Preparing for pregnancy: 5 health and family considerations

Preparation can help set the stage for a healthy pregnancy and delivery.

Dr. Jacqueline S. Kates

Thinking about having a baby? A little preparation goes a long way in setting the stage for a healthy pregnancy. Before you start trying to conceive, it’s a good idea to talk to your women’s health provider about your health and risk factors.

Consider these five key health questions:

  1. Are you in good general health? Levels of fitness, nutrition and stress can affect fertility and a healthy pregnancy. It’s worth taking time to address these issues in advance, making lifestyle changes such as exercising, following a healthy diet rich in folic acid and other important nutrients, and catching up on missed immunizations.
  2. Do you have any pre-existing conditions that may lead to a complicated pregnancy? Conditions like asthma, depression/anxiety, diabetes, high blood pressure and others can affect pregnancy. This doesn’t mean you shouldn’t get pregnant, but we can help you have a plan in place before conception for how best to manage these conditions during pregnancy.
  3. What unhealthy habits need to be kicked? Smoking and tobacco use, alcohol consumption and drug use should be stopped before trying to get pregnant. In addition to affecting the fertility of both men and women, these things have a serious impact on a developing pregnancy. It may be challenging to quit once you’re pregnant, so it’s best to do it in advance. Talk to us for support and strategies.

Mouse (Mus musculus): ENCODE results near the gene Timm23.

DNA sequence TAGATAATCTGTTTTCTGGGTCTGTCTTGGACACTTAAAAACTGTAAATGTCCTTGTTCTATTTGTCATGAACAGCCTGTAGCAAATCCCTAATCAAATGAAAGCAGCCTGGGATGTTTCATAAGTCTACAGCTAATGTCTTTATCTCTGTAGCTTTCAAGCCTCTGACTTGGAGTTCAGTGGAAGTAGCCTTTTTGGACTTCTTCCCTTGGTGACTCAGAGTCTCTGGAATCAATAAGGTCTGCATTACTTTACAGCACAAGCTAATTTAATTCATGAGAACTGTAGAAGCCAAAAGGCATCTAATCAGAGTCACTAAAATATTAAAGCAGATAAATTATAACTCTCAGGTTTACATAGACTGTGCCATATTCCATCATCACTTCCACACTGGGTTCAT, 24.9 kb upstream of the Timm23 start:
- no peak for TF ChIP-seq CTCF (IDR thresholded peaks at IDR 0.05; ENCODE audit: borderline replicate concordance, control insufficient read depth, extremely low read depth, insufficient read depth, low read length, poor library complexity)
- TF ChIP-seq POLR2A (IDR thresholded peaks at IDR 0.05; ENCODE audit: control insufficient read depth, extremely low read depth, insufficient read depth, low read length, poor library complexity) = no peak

4. What prescription and over-the-counter medications, vitamins, and herbal supplements are you taking? Again, some medications can affect fertility, so we may need to make changes before you start trying to conceive. Also, some medications and supplements can be harmful during pregnancy, so we’ll work with you to either wean you off medications or transition you to something else.
  5. Are there any red flags in your family medical history? Certain genetic conditions run in families. We can test for some conditions in advance so you’ll know your risk level before getting pregnant, or develop a plan for testing during pregnancy.

In addition to health issues, consider big picture questions as well. Babies are amazing, and they can also be all-consuming, especially in the early years. Ask yourself the hard questions. Are you ready to make lifestyle changes necessary to be a parent? Are you financially able to care for a child? Do you have the support you need from a partner or others? What impact do you expect a child to have on your home life, career and family?

When you are ready to start trying to conceive, call us for an appointment. We’ll work with you to a personalized care plan.